I always feel a little pang of regret when the joyous celebrations of Wovember are over and was so glad to see the continuing inspiration and novelty from sheep, through language and pictures, this year. For the sake of completeness I am adding the two final parts of our yarn designing information, as it very much reflects our journey in making and I hope it will encourage comments and ideas.
This part of the series focuses on designing Blacker Yarns ... our Classic British range is illustrated above with its new updated ballband - we now have a progression of ball-band styels to exemplify each of our ranges. This design work is also the sort of advice and support we can provide to Natural Fibre Company customers to help them make their products fly off the shelves!
Blacker Yarns: what actually works?
This is the question of the fibre/yarn compatibility …
Personal taste does play a role here – we tend to like yarns with some “presence” – over-soft worsted yarns can be like knitting with cooked spaghetti, but equally some fibres do not seem ideal for some yarn specifications. Therefore, after careful assessment, we are not making more aran-weight Shetland or Blue-faced Leicester yarns as the bulkiness does not best suit the fibre and similarly we are not making 4-ply in Ryeland.
We now make our Blue-faced Leicester as worsted spun, but our Gotland as woollen spun, because these seem the most compatible with the fibres: worsted spun Gotland, although delightfully soft, can shed, while woollen spun Blue-faced Leicester is not quite as lovely as worsted spun. Equally, we made our Herdwick in woollen spun aran weight but have seen some great worsted spun and blended yarns from Natural Fibre Company customers, who, however, are specialists in the Herdwick, while we focus on a range of regional and rare breeds.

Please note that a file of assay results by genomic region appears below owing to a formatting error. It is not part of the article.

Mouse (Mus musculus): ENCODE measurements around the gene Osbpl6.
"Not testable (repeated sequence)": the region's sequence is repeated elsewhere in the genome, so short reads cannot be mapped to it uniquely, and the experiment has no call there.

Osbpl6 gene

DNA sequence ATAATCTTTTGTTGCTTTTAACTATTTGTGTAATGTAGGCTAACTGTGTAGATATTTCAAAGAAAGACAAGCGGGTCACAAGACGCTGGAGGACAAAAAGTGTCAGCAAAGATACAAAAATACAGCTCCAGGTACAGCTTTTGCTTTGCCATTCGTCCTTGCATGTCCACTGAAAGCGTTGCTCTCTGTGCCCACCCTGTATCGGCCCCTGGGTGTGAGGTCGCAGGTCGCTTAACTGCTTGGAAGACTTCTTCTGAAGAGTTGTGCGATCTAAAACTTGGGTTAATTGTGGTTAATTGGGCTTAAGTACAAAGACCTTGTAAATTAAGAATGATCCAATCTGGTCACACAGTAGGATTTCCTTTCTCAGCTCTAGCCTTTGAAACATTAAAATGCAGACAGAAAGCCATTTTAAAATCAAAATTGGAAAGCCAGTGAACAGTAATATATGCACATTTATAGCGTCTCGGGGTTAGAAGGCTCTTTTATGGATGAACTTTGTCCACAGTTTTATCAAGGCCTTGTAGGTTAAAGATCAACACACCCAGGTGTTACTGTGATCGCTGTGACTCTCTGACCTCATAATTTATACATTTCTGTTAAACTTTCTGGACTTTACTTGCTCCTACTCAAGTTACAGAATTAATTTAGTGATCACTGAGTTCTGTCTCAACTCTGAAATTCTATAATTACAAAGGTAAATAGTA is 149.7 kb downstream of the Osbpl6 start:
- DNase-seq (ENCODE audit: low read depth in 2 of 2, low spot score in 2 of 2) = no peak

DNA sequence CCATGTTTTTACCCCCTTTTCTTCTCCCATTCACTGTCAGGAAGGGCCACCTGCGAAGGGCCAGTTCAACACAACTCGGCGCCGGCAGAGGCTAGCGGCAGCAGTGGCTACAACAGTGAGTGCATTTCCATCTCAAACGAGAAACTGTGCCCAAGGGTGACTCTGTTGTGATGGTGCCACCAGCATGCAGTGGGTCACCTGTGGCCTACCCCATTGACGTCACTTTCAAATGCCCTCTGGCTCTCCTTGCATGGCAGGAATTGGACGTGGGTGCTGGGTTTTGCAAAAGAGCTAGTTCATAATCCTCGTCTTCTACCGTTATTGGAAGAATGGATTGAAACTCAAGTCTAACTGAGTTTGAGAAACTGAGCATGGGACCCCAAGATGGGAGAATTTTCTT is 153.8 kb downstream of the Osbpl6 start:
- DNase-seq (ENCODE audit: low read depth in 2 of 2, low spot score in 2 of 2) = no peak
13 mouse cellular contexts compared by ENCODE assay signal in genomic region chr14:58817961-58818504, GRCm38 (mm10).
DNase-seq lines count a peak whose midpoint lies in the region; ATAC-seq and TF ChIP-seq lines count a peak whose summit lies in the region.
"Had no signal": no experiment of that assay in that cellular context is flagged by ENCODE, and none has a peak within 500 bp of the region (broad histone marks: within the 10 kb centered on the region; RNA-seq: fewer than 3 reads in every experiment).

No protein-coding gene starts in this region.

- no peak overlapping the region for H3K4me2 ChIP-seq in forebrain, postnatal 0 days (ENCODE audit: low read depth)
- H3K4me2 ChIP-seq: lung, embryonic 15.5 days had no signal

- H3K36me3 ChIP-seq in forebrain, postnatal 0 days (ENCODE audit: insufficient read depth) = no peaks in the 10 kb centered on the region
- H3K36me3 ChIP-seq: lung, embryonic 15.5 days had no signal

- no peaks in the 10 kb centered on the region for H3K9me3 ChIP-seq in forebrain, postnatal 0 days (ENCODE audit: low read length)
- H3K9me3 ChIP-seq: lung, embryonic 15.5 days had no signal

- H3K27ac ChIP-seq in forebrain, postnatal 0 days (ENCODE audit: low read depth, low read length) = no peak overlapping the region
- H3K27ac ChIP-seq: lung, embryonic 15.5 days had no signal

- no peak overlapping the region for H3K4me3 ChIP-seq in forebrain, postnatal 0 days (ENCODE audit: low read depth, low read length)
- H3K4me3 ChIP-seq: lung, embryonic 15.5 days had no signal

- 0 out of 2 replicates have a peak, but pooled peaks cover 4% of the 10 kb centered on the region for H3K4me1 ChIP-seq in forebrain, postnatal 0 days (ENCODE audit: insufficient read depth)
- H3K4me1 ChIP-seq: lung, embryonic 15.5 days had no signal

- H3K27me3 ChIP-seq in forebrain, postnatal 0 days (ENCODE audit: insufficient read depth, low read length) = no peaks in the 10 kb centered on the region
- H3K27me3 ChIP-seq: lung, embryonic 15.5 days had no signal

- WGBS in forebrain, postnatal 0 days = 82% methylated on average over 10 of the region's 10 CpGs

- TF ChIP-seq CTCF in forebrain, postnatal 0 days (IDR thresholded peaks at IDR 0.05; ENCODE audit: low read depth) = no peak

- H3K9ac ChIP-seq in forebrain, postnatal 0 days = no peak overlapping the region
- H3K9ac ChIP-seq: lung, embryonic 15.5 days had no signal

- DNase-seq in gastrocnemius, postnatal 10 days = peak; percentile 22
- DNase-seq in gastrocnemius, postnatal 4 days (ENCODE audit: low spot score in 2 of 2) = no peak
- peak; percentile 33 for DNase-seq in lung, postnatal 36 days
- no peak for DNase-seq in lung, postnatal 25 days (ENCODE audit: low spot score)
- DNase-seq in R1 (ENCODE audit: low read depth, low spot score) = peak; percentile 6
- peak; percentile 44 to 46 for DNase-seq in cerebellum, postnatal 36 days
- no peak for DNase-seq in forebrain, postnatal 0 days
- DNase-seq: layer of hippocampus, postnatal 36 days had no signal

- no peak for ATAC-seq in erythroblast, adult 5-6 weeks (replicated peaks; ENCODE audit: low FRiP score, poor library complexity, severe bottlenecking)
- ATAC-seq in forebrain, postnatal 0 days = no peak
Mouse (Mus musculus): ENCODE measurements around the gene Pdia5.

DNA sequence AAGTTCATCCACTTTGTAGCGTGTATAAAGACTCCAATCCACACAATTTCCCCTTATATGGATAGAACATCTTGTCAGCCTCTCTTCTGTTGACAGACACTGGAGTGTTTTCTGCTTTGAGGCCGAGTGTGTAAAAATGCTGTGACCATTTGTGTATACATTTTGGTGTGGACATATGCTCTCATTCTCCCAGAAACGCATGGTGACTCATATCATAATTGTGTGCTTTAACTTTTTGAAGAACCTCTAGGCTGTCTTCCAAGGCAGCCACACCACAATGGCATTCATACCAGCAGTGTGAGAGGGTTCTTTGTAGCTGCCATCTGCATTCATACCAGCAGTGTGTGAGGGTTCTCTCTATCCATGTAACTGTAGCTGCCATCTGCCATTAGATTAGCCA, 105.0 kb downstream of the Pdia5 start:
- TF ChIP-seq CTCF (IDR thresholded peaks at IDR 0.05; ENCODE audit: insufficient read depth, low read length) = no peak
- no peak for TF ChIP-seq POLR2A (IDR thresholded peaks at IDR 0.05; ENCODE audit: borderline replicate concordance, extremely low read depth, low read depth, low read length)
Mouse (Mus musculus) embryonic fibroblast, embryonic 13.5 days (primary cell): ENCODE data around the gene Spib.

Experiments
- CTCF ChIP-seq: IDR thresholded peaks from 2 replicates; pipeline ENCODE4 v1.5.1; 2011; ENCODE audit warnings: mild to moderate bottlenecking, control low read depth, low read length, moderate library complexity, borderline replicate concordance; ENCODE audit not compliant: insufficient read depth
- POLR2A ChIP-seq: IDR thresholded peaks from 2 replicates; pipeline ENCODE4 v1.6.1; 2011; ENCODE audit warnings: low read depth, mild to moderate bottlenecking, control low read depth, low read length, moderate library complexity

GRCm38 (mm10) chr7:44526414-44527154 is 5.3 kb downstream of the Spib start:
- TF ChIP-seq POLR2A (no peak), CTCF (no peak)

We would never, of course, say never! We know that a hand-spun or specially selected yarn can be wonderful in a way that our machine-spun yarns are not. We also know that we cannot always get the quality of fleece which would make the perfect yarn. So we have to do our best and make judgements from what we can source and what enables at least a degree of repeatability.
Can we actually make it?
Aha! Yes! Believe it or not, there are yarns and styles we cannot make.
For example, we do not have a fancy twister to ply boucle or soluble core yarns. Nor do we have a machine able to make brushed yarns, so some of the traditional mohair styles are not possible for us. Indeed, there is now no UK capability in brushed yarns, though fancy yarns are still able to be made here.
Also partly due to the cost of new mandrils (around £500 each!), we are limited in the range of sizes and designs available from our ballwinder, and thus also for labelling them, though we now also offer hand twisted skeins/hanks and various labelling options.
Similarly we cannot at present make woollen yarns finer than around 15 YSW or 7-8 NM or worsted yarns beyond 20 NM at present. We can only make roving yarns with some difficulty and for experimental purposes. But watch this space, and it still depends on the fibre, as we can go finer with some than with others.
Also we are able to work with others, to commission special scouring or finishes. Once again, it is partly a question of demand and partly of commercial reality – we do not actually have many requests for some of these options. It is always difficult to know, though, as we now have a waiting list for worsted spinning, which was only 20% utilised when we installed it at first, and the same applies to our dyeing facilities, so if we can justify it we will always try to do more.